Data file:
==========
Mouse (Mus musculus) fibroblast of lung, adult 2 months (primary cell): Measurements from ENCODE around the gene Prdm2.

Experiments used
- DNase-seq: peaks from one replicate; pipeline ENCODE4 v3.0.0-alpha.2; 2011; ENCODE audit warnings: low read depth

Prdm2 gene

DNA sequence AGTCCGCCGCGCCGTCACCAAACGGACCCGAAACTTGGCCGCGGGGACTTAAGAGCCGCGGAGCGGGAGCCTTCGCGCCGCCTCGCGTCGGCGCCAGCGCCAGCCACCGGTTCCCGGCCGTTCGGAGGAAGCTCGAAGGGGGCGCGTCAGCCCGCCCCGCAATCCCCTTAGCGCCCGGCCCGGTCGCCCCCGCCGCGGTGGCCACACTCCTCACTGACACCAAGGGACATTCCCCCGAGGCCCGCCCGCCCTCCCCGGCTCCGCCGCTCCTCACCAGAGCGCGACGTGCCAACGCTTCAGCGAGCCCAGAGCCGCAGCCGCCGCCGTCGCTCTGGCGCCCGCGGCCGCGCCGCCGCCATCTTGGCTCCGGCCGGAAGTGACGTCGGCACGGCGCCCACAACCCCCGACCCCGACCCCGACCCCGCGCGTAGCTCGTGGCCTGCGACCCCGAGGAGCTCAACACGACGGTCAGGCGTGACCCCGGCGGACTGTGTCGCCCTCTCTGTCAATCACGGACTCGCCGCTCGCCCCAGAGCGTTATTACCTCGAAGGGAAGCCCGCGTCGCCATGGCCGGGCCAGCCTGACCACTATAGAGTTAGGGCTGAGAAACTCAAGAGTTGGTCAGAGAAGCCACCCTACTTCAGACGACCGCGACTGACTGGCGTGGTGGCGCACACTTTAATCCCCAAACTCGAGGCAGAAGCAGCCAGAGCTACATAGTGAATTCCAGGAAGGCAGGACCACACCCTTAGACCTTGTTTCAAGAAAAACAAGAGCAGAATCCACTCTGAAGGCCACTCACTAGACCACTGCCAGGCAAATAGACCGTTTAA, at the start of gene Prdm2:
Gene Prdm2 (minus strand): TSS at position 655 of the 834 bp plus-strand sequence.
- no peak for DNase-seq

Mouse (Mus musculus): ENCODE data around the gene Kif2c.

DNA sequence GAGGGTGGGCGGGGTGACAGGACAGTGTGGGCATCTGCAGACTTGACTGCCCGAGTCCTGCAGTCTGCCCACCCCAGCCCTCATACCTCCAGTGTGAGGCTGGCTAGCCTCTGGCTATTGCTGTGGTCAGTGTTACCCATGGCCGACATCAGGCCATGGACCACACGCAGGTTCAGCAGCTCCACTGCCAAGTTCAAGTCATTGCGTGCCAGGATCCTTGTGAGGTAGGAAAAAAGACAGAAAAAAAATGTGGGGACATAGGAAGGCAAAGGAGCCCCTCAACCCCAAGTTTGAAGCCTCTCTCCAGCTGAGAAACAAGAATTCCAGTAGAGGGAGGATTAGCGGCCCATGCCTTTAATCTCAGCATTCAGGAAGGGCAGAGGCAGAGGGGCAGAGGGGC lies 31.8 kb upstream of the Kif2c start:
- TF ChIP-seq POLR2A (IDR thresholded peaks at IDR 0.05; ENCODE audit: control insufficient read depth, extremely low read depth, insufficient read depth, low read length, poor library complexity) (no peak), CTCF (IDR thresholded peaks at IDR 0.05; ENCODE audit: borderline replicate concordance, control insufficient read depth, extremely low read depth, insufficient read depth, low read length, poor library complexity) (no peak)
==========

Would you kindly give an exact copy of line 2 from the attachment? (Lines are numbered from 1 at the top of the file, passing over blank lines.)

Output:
Experiments used